Conference Paper: The effect of sampling and quantization on frequency estimation[Show abstract] [Hide abstract]
ABSTRACT: The effect of sampling and quantization on frequency estimation for a single sinusoid is investigated. The Cramer-Rao bound for 1 bit quantization is derived, and compared with the limit of infinite quantization. It is found that 1 bit quantization gives a slightly worse performance, however, with a dramatic increase of variance at certain frequencies. This can be avoided by using 4 times oversampling. The effect of sampling when using non-ideal antialiasing lowpass filters is therefore investigated. Cramer-Rao lower bounds are derived, and the optimal filters and sampling frequencies are found. Finally, fast estimators for 1 bit sampling, in particular correlation based estimators, are derived. The paper concludes with simulation results for 4 times oversampled 1 bit quantizationAcoustics, Speech and Signal Processing, 1998. Proceedings of the 1998 IEEE International Conference on; 06/1998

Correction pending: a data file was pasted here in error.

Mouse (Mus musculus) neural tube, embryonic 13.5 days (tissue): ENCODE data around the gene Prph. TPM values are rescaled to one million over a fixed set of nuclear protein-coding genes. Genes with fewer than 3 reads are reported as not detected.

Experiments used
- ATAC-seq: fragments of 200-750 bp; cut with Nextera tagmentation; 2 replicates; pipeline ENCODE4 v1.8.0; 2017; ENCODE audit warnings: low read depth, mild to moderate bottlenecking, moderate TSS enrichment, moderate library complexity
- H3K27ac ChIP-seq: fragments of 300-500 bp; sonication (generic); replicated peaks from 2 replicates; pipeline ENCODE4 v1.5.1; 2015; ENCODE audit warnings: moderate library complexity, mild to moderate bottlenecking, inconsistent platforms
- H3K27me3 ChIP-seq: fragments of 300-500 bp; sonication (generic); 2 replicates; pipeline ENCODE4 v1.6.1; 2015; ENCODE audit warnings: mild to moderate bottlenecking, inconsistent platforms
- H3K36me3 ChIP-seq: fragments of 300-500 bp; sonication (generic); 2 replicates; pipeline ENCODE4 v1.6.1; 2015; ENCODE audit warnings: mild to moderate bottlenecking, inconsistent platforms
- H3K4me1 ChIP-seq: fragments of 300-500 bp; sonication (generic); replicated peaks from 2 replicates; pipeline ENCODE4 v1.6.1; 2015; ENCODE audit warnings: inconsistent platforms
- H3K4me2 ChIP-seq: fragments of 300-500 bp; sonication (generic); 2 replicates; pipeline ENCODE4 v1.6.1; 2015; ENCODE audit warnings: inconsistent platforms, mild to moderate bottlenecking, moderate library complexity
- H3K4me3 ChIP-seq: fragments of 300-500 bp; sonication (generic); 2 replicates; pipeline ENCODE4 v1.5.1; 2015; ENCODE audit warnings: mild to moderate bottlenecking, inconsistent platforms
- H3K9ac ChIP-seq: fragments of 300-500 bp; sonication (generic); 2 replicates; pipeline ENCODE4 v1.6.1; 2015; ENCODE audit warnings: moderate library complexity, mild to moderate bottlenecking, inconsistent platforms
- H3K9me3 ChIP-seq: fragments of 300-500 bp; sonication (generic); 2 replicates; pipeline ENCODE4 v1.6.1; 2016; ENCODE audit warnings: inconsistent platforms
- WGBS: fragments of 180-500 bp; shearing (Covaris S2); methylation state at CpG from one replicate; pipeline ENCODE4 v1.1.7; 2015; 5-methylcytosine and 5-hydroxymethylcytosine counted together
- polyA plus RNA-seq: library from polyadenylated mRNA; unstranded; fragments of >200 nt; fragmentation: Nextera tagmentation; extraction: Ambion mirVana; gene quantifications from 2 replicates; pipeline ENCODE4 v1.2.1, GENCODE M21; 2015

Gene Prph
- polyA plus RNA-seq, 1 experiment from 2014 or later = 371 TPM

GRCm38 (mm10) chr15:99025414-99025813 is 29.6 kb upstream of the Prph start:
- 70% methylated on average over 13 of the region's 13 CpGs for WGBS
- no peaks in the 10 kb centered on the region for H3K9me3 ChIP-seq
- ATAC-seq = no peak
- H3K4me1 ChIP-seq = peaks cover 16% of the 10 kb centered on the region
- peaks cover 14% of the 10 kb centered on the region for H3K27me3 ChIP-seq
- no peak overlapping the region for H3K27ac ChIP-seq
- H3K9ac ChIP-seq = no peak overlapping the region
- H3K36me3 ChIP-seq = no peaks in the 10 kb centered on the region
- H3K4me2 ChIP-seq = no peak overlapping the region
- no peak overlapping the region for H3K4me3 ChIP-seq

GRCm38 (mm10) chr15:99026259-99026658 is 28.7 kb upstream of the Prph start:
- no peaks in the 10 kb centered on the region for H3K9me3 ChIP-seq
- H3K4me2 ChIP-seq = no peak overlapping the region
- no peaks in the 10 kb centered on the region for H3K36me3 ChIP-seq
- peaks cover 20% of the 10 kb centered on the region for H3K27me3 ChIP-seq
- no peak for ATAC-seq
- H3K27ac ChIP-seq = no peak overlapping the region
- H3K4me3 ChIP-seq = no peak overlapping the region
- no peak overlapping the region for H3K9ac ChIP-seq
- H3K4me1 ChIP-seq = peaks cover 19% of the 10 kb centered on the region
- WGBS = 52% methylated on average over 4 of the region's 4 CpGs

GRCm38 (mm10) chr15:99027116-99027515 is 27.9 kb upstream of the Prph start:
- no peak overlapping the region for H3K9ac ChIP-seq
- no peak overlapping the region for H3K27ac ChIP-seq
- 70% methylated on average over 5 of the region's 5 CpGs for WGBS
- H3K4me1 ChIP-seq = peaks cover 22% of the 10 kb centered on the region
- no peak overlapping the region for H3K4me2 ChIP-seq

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ABSTRACT: Abnormal routine coagulation assay results have been reported to be common in veterinary patients with neoplasia, but the overall hemostatic functional state, including hypercoagulability, has not been described. The overall hemostatic functional state, including hypercoagulability, can be assessed in dogs with neoplasia by tissue factor (TF)-activated thromboelastography (TEG). Thirty-six dogs with malignant neoplasia and 13 dogs with benign neoplasia presented to the Small Animal Veterinary Teaching Hospital, The University of Copenhagen, Frederiksberg, Denmark. Prospective study evaluating the overall hemostatic functional state in dogs with neoplasia by a newly validated TF-activated TEG assay and routine coagulation parameters activated partial thromboplastin time (aPTT), prothrombin time (PT), platelet count, and D-dimer concentration. Hemostatic dysfunction was observed in 28/49 (57%) dogs with neoplasia. Twenty-four were dogs with malignant neoplasia, the majority of which 18/36 (50%) were hypercoagulable, whereas 6/36 (17%) were hypocoagulable. All hypocoagulable dogs had metastatic disease. The proportion of dogs with altered hemostasis was significantly different between dogs with malignant and benign neoplasia. TF-activated TEG detected hypercoagulable and hypocoagulable states in this population of dogs with neoplasia. The most common hemostatic abnormality in dogs with malignant neoplasia was hypercoagulability. These findings suggest that this novel hemostatic function test may be of value as a cage side method for the assessment of overall hemostatic function in dogs with cancer, including the detection of both hyper- and hypocoagulable states as well as mixed disorders.Journal of Veterinary Internal Medicine 01/2008; 22(1):140-7. DOI:10.1111/j.1939-1676.2008.0030.x · 2.22 Impact Factor